Big Bertha

Big Bertha
Circa 1940, on the streets of Rochester New York, Bertha does her work.
"I don't make hell for nobody. I'm only the instrument of a laughing providence. Sometimes I don't like it myself, but I couldn't help it if I was born smart."

1st Sgt. Milton Anthony Warden.
"From here to Eternity"

Paul Valery

"You are in love with intelligence, until it frightens you. For your ideas are terrifying and your hearts are faint. Your acts of pity and cruelty are absurd, committed with no calm, as if they were irresistible. Finally, you fear blood more and more. Blood and time."

The Wisdom of the Ages

"When a young man, I read somewhere the following: God the Almighty said, 'All that is too complex is unnecessary, and it is simple that is needed',"

Mikhail Kalashnikov
"Here lies the bravest soldier I've seen since my mirror got grease on it."

Zapp Brannigan

Monday, July 03, 2006

Successful Casting!

In the words of my Father-in-the-Lord and spiritual mentor, Homer Simpson, "Woo Hoo!" The casting, cooling during the last post, has emerged triumphant. The first photo shows it as it came out of the sand. Ewww, what a gnarly looking thing. Second photo shows it cleaned up somewhat. The secret seems to be to plan the gates so that the more constricted parts of the mold (the cross-guard) fills first.The added bonus is that my "tang liner" idea worked like a champ.
Now, this begs the question: Why this Handle? I mostly do reinterpretations of blacksmith-produced Bowies for my Civil War blades. My method of work has always been to try to put myself in the position of someone "back in the day" and make whatever knife I'm working be put together with whatever level of field-expediency that seems appropriate.
This handle, as stated earlier, is from an artillery short sword produced in Europe a few decades prior to "The War of Northern Aggression". Many of this type and others were run through the blockade to equip the under-industrialized and under-weaponed Confederacy.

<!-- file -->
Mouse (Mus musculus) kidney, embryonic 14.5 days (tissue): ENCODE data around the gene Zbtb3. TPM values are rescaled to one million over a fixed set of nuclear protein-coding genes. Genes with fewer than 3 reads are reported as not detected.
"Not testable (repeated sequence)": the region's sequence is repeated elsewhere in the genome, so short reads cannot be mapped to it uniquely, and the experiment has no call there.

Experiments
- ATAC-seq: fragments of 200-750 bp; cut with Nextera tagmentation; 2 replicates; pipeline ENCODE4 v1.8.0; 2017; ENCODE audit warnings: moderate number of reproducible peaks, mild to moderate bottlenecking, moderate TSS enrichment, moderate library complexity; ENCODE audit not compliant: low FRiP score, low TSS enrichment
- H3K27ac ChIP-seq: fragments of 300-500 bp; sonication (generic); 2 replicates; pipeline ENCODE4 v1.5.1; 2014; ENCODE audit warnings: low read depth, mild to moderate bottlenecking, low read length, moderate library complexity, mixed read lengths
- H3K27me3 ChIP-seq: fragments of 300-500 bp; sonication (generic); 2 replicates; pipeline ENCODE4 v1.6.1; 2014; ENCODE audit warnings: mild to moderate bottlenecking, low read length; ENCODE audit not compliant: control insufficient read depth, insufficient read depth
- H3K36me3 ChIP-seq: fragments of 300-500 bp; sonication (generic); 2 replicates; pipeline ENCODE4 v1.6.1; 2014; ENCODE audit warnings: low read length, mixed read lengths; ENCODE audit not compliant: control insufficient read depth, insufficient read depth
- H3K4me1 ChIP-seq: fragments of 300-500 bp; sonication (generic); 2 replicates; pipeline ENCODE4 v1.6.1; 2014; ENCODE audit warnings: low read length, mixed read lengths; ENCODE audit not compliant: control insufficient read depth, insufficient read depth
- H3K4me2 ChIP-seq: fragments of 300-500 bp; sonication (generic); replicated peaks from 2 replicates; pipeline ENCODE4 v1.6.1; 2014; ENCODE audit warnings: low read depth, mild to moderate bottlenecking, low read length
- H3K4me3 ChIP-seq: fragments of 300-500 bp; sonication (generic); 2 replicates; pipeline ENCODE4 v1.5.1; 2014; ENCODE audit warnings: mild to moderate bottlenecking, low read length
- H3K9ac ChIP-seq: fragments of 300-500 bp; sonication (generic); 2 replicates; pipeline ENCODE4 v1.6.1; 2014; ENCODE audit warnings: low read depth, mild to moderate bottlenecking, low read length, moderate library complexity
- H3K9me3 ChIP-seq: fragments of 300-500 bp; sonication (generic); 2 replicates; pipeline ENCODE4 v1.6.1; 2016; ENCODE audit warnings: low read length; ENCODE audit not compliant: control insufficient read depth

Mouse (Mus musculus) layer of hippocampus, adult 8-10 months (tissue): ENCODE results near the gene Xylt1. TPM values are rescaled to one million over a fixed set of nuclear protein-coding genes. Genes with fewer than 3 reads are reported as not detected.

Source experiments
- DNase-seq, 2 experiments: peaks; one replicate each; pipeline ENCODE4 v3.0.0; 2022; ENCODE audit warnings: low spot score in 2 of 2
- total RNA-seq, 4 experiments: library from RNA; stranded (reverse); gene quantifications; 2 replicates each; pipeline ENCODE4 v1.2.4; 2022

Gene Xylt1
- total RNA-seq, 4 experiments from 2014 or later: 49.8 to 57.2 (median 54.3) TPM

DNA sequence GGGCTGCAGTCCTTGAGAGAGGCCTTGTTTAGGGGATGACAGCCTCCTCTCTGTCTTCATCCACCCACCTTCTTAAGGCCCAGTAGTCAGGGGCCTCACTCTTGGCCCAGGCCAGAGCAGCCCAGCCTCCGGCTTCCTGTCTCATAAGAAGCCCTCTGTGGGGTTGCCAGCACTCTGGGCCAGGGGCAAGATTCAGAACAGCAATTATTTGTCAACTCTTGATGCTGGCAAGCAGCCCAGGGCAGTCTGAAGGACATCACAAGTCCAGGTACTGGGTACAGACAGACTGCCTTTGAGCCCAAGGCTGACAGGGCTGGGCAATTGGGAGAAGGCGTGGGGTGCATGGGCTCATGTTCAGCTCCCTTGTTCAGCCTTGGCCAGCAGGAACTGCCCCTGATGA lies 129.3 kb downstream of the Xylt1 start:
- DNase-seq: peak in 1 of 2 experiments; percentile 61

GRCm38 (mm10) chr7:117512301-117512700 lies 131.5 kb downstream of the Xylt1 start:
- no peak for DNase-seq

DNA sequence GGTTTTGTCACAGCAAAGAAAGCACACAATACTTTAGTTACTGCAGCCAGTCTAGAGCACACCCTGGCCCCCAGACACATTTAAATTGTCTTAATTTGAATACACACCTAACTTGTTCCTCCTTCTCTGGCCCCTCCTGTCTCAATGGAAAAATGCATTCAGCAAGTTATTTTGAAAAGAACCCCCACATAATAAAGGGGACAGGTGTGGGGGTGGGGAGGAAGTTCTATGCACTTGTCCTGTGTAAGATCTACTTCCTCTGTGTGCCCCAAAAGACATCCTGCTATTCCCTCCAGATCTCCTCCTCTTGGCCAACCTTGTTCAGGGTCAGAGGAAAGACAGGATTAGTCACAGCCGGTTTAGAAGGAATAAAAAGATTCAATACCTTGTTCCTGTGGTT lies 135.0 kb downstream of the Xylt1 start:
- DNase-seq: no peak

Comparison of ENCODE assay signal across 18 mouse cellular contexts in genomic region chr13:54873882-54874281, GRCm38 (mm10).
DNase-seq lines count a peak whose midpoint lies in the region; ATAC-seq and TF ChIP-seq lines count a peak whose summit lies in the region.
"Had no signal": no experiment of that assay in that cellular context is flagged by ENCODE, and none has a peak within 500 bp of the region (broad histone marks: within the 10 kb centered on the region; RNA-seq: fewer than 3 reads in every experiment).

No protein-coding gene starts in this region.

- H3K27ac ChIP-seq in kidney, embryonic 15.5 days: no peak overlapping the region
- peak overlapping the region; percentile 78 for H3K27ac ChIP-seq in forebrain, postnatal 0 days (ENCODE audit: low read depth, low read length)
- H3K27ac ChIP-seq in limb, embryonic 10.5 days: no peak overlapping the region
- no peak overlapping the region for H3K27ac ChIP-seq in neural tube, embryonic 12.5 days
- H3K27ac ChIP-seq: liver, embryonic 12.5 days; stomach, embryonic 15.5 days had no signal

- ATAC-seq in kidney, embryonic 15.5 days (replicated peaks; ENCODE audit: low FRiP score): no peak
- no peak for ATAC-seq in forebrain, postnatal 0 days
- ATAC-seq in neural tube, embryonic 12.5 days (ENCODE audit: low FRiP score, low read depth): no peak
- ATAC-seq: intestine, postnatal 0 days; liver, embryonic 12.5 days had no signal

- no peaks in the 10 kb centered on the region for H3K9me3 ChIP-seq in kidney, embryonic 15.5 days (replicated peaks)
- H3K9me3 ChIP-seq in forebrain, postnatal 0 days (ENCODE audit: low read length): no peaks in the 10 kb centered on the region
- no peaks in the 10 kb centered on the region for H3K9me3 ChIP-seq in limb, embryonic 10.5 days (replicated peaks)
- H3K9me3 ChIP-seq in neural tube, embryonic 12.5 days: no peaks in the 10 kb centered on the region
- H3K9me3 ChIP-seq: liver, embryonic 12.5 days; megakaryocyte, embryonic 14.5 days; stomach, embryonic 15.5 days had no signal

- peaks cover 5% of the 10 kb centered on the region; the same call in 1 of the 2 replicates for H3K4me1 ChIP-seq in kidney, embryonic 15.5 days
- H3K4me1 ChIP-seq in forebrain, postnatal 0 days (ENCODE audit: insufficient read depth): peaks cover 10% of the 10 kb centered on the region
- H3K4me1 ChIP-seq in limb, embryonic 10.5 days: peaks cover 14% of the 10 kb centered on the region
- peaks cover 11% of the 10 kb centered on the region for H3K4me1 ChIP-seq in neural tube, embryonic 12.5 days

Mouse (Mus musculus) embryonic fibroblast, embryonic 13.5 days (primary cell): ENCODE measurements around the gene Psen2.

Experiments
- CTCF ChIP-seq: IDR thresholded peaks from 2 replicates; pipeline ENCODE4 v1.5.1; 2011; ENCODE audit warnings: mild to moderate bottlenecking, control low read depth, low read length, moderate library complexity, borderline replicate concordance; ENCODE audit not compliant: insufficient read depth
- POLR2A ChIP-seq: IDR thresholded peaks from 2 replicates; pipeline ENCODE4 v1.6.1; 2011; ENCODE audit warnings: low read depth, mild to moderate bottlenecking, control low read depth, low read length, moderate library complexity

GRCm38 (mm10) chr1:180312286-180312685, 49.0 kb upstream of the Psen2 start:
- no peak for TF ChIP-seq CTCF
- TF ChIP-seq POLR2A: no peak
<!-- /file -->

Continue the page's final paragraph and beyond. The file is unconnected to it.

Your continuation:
My ultimate plan is to produce a Bowie based on the premise that one of the European short swords would be reconfigured either from a broken blade or by someone who just wanted a battlefield find to be of more useful size.

1 comment:

boneman said...

A Priest, a Pentecostal Minister and a Rabbi all served as chaplains to the students of Northern Michigan University in Marquette.
They would get together two or three times a week for coffee and to talk shop. One day, someone made the comment that preaching to people isn't really all that hard. A real challenge would be to preach to a bear.

One thing led to another and they decided to do an experiment. They
would all go out into the woods, find a bear, preach to it and attempt to convert it.



Seven days later, they're all together to discuss their experiences.

Father Flannery, who has his arm in a sling, is on crutches and has
various bandages, goes first.
"Well," he says, "I went into the woods to find me a bear. And when I found him, I began to read to him from the Catechism. Well, that bear wanted nothing to do with me and began to slap me around. So I quickly grabbed my holy water, sprinkled him and, Holy Mary Mother of God, he became as gentle a lamb. The bishop is coming out next week to give him first communion and confirmation."



Reverend Billy Bob spoke next. He was in a wheelchair, with an arm and both legs in casts, and an IV drip. In his best fire and brimstone oratory heclaimed, "WELL brothers, you KNOW that we don't sprinkle! I went out and I FOUND me a bear. And then I began to read to my bear from God's HOLY WORD! But that bear wanted nothing to do with me. So I took HOLD of him and we began to wrestle. We wrestled down one hill, UP another and DOWN another until we came to a creek. So I quick DUNKED him and BAPTIZED his hairy soul. And just like you said, he became as gentle as a lamb. We spent the rest of The week in Fellowship,
feasting on God's Holy Word, and praising Jesus."

They both looked down at the rabbi, who was lying in a hospital bed tubes in and out of him. He was in bad shape. The rabbi , with a look of wise reflection, looks up and says, "Looking back on it,

circumcision may not have been the best way to start."

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